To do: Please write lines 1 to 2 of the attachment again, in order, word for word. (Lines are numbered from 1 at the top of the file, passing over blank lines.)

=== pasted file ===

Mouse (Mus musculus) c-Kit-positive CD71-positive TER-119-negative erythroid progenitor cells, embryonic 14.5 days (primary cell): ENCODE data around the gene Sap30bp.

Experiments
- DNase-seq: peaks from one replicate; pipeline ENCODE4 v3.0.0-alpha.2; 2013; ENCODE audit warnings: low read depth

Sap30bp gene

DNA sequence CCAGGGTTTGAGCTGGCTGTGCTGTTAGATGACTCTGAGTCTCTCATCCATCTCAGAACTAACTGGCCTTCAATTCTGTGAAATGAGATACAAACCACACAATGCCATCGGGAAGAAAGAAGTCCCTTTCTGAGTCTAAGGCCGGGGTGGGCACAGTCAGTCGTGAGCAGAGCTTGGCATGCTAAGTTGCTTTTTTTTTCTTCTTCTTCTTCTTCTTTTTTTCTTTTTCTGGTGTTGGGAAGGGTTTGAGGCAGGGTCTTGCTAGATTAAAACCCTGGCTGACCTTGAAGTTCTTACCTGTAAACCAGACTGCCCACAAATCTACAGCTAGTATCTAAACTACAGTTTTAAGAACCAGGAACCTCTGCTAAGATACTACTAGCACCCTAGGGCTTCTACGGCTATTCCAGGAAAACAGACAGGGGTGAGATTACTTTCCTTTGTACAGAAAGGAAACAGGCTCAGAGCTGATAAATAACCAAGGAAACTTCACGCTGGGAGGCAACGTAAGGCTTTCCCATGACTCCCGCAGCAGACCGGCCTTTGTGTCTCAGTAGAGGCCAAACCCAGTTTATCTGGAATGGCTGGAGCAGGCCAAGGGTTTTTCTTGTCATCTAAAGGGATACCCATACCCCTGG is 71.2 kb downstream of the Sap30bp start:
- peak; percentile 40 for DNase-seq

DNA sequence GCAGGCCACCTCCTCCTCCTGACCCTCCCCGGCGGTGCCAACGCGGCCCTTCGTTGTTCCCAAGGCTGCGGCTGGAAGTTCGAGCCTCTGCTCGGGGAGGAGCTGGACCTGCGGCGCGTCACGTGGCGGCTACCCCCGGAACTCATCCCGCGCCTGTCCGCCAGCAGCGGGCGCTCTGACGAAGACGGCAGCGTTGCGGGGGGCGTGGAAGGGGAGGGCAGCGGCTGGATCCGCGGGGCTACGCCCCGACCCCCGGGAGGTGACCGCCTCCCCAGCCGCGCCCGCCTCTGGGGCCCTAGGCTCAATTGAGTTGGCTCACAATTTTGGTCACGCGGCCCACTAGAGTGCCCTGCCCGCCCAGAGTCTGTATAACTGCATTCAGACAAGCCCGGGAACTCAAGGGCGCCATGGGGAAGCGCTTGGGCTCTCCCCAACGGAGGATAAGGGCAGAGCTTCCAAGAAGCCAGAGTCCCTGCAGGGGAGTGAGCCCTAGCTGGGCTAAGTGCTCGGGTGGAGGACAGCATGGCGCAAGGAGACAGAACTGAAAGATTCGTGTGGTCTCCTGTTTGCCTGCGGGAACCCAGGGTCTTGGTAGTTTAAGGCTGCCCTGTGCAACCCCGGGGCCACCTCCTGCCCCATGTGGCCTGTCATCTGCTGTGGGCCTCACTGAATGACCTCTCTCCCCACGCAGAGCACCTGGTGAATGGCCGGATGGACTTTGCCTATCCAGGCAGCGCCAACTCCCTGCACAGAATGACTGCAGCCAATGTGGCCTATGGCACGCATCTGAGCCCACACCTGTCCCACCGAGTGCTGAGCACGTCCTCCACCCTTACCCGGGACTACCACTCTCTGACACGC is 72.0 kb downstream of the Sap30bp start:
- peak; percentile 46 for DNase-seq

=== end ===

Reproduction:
Mouse (Mus musculus) c-Kit-positive CD71-positive TER-119-negative erythroid progenitor cells, embryonic 14.5 days (primary cell): ENCODE data around the gene Sap30bp.

Experiments